• the joint venture was intended to operate on a lasting basis.[18]

The relevance of the full-functionality test has increased in recent years following a preliminary ruling by the European Court of Justice in the Austria Asphalt case.[19] This concerned a request from the Austrian Federal Cartel Court as to whether the full-functionality requirement also limits the application of the EUMR in transactions that do not relate to the creation of a greenfield venture, but where a sole shareholder sells a jointly-controlling interest in an existing business to a third party. To the surprise of many, the Court held that it does, making the full-functionality requirement a prerequisite to the Commission’s jurisdiction in these circumstances.

EU Dimension

Finally, the EUMR only applies where the parties generate sufficient turnover in the European Union. This is assessed through the concept of an EU dimension, which is satisfied where the ‘undertakings concerned’ meet either of two thresholds:

  • the undertakings concerned jointly generate worldwide revenues of €5 billion and at least two generate EU turnover of €250 million (unless they all generate more than two-thirds of their EU turnover in the same member state);[20] or
  • the undertakings concerned jointly generate worldwide revenues of €2.5 billion, and in at least three member states they generate combined revenues of €100 million and at least two undertakings each generate €25 million (unless they all generate more than two-thirds of their EU turnover in the same member state).[21]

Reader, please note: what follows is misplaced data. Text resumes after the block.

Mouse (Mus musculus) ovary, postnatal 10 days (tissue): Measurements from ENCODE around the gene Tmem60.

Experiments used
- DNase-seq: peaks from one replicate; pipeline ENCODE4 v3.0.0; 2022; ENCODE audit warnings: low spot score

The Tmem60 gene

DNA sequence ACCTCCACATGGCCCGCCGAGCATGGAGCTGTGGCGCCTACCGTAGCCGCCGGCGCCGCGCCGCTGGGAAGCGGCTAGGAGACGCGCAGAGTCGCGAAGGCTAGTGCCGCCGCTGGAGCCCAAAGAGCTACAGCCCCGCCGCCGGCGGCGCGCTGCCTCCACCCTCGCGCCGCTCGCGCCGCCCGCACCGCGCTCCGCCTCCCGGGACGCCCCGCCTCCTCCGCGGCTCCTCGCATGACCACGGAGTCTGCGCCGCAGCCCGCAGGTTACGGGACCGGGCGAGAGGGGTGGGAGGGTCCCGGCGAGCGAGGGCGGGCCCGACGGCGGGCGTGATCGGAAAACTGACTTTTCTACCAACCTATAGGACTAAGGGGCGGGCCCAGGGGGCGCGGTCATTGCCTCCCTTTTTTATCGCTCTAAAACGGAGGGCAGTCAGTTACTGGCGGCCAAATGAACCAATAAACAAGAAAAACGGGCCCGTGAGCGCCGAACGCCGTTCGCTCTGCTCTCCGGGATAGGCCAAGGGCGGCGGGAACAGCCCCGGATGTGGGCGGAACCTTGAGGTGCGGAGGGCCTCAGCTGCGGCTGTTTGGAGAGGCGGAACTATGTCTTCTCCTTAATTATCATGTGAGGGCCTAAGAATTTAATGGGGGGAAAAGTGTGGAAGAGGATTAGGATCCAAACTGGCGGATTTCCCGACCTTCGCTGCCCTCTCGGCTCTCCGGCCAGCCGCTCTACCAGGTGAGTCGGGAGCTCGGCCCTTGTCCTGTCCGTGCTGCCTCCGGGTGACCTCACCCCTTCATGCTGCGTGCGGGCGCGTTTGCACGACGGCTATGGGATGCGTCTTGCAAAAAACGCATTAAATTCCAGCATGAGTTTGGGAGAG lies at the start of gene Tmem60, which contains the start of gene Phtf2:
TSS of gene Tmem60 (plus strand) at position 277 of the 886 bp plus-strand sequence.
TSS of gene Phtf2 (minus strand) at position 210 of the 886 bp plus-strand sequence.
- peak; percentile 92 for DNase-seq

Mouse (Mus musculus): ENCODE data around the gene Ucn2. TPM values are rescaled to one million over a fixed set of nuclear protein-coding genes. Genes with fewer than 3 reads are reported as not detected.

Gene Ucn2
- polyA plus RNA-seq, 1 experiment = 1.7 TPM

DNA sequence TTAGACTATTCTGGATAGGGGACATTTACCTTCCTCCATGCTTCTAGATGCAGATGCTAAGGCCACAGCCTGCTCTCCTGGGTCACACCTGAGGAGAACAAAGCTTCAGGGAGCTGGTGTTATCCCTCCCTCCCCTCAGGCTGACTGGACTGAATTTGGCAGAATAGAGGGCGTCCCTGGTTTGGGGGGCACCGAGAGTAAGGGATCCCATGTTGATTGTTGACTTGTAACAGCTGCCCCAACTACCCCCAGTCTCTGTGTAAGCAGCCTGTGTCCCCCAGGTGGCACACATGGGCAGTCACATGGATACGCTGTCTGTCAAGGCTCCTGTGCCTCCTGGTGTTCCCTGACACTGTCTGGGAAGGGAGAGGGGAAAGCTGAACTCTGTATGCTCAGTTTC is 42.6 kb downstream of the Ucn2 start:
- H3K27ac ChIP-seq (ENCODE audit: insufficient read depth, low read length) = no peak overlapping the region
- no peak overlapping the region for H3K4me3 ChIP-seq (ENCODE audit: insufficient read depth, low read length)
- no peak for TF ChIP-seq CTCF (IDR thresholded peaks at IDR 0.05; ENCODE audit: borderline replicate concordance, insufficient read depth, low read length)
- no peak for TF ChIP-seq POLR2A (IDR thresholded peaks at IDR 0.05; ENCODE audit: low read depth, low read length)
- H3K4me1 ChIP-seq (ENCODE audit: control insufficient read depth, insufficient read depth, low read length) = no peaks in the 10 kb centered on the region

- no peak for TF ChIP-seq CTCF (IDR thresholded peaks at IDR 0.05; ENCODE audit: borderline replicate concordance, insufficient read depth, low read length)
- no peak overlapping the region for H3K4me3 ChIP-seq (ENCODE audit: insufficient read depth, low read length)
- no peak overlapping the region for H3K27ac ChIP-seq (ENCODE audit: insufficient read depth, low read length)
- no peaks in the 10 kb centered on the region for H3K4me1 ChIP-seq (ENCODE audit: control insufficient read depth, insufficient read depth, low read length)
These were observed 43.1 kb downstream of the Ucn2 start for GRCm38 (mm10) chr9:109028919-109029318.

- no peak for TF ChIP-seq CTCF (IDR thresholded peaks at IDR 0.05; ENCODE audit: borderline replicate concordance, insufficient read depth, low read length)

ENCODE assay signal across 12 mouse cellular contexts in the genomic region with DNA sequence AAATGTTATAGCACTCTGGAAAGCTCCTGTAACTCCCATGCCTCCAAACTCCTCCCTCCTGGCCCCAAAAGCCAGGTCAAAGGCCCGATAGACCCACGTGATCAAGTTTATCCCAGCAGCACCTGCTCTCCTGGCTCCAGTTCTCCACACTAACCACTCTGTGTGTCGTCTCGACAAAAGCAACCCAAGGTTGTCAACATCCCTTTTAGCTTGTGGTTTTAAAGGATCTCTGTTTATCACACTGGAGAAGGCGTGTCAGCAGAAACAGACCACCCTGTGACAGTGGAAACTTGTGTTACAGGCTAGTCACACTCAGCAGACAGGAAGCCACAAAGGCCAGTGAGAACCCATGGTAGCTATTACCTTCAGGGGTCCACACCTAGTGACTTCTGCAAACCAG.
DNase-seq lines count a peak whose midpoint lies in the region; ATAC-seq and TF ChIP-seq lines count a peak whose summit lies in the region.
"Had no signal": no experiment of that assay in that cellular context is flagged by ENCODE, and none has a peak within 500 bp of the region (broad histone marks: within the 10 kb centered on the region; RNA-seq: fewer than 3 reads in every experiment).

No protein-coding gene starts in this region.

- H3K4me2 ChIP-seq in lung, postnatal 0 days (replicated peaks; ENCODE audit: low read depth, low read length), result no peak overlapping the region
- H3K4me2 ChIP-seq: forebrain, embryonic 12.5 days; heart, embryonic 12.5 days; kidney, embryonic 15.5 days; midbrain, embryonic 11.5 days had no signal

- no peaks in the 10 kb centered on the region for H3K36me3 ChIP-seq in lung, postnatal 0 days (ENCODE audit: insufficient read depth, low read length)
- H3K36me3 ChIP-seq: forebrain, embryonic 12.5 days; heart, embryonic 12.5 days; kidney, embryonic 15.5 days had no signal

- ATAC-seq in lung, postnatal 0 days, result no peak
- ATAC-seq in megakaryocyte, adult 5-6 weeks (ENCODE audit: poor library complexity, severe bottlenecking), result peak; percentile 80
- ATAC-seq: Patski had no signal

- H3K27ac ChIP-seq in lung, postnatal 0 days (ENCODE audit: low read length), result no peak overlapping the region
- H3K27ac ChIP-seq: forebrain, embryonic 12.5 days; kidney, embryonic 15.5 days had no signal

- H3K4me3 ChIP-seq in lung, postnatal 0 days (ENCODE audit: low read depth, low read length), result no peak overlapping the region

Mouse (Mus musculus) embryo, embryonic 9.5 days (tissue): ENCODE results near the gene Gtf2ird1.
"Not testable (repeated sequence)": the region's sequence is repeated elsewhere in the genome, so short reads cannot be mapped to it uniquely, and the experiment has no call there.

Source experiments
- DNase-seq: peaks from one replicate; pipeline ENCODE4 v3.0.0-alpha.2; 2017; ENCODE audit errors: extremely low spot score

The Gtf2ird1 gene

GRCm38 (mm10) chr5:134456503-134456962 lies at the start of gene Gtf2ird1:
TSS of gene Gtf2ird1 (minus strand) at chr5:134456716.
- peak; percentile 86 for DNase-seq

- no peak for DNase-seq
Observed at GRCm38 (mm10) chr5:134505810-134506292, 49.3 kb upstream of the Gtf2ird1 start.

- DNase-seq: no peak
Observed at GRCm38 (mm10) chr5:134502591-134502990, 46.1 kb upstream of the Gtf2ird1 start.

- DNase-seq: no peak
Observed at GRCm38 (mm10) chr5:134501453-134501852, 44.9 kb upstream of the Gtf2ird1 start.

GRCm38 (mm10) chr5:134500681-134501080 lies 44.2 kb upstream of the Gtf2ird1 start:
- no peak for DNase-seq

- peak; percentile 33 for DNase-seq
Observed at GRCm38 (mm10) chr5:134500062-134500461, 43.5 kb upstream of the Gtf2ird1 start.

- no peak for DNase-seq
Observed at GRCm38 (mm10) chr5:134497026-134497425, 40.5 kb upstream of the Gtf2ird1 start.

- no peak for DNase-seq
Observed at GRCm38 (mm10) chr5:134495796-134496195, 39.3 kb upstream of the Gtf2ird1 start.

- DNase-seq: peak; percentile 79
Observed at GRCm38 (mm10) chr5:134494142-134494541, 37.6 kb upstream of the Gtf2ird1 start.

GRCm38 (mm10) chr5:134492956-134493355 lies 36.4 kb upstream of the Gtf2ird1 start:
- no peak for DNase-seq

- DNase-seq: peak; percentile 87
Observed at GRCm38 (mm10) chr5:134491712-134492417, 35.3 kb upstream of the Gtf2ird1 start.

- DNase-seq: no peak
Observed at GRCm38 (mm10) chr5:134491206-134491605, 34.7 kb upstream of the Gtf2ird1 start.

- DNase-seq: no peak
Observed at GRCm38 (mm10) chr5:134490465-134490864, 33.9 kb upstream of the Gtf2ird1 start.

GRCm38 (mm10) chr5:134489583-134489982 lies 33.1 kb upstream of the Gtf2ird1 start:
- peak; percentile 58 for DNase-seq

These tests are defined with reference to the concept of an undertaking concerned. In the context of a joint venture, each of the jointly controlling parents is an undertaking concerned, but the joint venture is not, except where it comprises a business that is acquired by an entirely new set of controlling shareholders.[22] One consequence of this rule is that the EUMR applies each year to a host of transactions between two large jointly controlling shareholders that satisfy the thresholds without recourse to the quantum or location of the turnover of the joint venture itself.

Care must be taken where a joint venture itself acquires a business. In that circumstance, the General Court recently confirmed that it may be appropriate to look through the acquiring joint venture and identify the shareholders as the undertakings concerned either where the joint venture is a shell company or where the shareholders are ‘the real players behind the transaction’.[23]

Substantive assessment

Simplified cases

As noted above, the broad scope of the EUMR’s turnover thresholds triggers notification obligations for many joint venture transactions that have no or only limited European nexus. In particular, the creation of a full-function joint venture or the acquisition of joint control of an undertaking based anywhere in the world is notifiable under the EUMR where the jointly-controlling parents generate sufficient turnover.